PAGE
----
Hard palate ForeignBody_2

Piece of epoxy after removal.

It was most likely ingested from excess drippings on the floor the family’s shower renovations, which was being remodeled with an epoxy substance to seal the edges. In retrospect, they recalled the child crawling around in the area two days before. It is most likely that the patient put a soft piece in his mouth, which then molded to the roof and smoothed down with his tongue.


In the pediatric population, diagnosing a foreign body can be challenging due to an often lack of a clear ingestion history, inability to communicate symptoms, and patient intolerance of a thorough examination.

Due to these challenges, evaluation under sedation may be a necessary first step. A right-angle probe or other curved pick can be successfully used to both diagnose and therapeutically remove hard palate foreign bodies, saving the patient from unnecessary advanced imaging, laboratory studies, general anesthesia, and trauma secondary to multiple examinations.

Prolonged adhesion of foreign bodies allows inflammatory growth in the underlying and surrounding mucosa, and may increase the degree of difficulty to remove over time. Similar hard palate foreign bodies have been reported with removal in the operating room.[5–7]

It is important that foreign bodies remain high on the differential in young children with intraoral or hard palate lesions, even without a clear history of trauma or ingestion, as they are significantly much more common than other oral lesions in this population.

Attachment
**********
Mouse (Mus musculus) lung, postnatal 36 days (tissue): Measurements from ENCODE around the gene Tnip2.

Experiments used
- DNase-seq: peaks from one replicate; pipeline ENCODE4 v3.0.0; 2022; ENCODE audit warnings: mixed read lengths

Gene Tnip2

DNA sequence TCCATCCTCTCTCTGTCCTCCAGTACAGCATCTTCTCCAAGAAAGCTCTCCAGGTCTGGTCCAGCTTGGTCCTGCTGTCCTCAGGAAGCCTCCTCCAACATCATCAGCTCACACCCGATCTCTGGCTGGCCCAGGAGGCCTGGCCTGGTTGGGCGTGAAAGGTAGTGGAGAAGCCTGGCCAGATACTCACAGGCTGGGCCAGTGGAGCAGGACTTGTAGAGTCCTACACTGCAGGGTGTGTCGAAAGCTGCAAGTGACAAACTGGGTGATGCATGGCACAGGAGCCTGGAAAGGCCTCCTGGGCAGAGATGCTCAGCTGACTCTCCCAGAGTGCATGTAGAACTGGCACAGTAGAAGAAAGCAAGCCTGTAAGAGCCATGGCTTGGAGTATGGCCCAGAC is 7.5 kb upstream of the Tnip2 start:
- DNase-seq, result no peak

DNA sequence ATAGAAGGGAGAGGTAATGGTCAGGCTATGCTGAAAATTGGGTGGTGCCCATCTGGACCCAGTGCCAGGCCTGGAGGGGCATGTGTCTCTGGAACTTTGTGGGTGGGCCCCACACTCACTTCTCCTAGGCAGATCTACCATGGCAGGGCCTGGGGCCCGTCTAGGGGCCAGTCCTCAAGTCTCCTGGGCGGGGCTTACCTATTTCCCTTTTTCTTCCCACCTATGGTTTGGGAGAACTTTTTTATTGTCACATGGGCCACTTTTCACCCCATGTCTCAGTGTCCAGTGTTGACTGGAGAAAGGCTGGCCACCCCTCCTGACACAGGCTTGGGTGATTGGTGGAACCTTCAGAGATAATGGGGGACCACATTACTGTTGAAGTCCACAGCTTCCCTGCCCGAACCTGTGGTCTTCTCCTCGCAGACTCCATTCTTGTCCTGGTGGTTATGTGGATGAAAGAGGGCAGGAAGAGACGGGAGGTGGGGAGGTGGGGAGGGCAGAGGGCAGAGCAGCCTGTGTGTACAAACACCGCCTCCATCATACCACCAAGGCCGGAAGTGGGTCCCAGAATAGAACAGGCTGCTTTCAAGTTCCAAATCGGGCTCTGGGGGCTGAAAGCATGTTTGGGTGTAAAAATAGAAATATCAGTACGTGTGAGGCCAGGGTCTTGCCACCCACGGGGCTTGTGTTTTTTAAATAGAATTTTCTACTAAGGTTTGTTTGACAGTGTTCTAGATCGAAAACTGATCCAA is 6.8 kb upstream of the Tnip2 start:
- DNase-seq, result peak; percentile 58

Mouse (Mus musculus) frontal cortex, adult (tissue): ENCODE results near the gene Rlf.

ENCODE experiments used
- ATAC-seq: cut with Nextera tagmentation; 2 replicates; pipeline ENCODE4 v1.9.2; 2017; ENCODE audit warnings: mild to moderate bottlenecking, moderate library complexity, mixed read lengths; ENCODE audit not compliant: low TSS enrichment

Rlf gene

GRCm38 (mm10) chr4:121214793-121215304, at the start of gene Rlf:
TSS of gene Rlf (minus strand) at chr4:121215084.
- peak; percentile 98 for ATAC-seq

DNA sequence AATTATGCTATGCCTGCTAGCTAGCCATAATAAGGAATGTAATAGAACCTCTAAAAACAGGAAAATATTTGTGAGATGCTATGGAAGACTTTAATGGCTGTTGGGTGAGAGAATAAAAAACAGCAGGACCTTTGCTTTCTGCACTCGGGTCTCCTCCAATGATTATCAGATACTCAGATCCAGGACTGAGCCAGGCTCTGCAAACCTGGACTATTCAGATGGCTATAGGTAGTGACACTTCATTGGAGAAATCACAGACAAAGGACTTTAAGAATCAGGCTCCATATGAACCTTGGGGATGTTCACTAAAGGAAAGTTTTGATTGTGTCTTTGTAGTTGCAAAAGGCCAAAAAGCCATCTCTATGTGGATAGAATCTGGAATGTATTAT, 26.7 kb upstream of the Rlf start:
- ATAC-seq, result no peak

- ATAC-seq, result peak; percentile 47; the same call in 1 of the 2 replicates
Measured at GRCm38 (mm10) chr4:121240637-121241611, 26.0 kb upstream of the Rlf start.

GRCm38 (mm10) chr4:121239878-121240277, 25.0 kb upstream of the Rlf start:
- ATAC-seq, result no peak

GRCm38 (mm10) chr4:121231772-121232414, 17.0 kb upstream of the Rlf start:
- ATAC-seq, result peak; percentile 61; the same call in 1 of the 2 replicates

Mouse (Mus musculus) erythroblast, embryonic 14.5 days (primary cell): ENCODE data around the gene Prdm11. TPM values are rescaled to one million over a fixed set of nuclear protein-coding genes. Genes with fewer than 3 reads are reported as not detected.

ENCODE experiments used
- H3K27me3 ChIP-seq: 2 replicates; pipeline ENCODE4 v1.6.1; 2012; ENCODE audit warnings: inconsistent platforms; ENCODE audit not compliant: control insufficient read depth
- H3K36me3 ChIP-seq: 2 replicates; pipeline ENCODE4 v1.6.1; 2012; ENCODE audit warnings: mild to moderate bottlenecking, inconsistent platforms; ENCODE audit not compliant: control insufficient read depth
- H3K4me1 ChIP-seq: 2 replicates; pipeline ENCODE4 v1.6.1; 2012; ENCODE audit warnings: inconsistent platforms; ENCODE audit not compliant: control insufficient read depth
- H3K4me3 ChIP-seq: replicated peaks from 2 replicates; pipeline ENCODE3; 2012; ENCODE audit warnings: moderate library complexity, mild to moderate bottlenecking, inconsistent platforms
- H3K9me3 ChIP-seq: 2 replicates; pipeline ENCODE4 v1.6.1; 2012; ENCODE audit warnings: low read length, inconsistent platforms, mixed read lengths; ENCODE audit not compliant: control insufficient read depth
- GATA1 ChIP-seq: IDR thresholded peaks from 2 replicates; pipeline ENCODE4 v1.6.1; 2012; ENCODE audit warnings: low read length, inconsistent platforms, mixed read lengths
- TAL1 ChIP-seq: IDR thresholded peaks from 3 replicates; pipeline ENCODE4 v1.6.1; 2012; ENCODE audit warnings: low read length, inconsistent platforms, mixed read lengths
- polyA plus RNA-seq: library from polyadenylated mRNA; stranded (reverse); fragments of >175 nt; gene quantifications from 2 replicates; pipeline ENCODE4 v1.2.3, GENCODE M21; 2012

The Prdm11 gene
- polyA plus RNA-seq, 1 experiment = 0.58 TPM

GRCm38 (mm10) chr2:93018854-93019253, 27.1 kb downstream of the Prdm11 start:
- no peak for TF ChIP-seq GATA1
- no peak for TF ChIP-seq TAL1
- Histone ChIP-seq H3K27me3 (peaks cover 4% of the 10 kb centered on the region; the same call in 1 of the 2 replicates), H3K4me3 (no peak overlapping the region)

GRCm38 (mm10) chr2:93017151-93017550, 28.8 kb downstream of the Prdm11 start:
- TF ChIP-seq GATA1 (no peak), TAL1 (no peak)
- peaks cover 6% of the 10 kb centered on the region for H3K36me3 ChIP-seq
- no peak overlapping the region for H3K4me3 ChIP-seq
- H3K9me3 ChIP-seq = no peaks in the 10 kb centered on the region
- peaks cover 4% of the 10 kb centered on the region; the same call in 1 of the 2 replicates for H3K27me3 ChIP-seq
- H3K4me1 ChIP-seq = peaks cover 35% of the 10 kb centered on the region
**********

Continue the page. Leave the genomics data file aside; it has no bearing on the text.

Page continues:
Misdiagnosis can result in unnecessary workup, cost and potential harm. Evaluation and therapeutic removal with a right-angle probe, with or without sedation, is a safe, effective way to evaluate and manage this condition.


  1. Bronstein AC, Spyker DA, Cantilena LR, Rumack BH, Dart RC. 2011 Annual report of the American Association of Poison Control Centers’ National Poison Data System (NPDS): 29th Annual Report. Clin Toxicol (Phila). 2012;50(10). doi:10.3109/15563650.2012.746424
  2. Gummin DD, Mowry JB, Spyker DA, Brooks DE, Osterthaler KM, Banner W. 2017 Annual Report of the American Association of Poison Control Centers’ National Poison Data System (NPDS): 35th Annual Report. In: Clinical Toxicology. Vol 56. ; 2018. doi:10.1080/15563650.2018.1533727
  3. Arana A, Hauser B, Hachimi-Idrissi S, Vandenplas Y. Management of ingested foreign bodies in childhood and review of the literature. Eur J Pediatr. 2001;160(8). doi:10.1007/s004310100788
  4. de Jong A., Moola F, Kramer D, Forte V. Foreign bodies of the hard palate. Int J Pediatr Otorhinolaryngol. 1998;43(1). doi:10.1016/s0165-5876(97)00152-3
  5. Ondik MP, Daw JL. Unusual foreign body of the hard palate in an infant. J Pediatr. 2004;144(4). doi:10.1016/j.jpeds.2003.09.038
  6. Adeyemo WL. Foreign body impaction aided by thumb-sucking in the palate of an infant. J Craniofac Surg. 2012;23(4). doi:10.1097/SCS.0b013e31824dfb66
  7. Rasband-Lindquist AN, Lusk R. Unusual hard palate foreign body: A case report. Ear, Nose Throat J. 2013;92(4). doi:10.1177/014556131309200423


Rachel Macak, MD, is a third-year resident in pediatrics at the University of Utah.

Eric W. Glissmeyer, MD, FAAP is the Associate Professor of Pediatrics, University of Utah,  Division of Pediatric Emergency Medicine, University of Utah, Medical Director.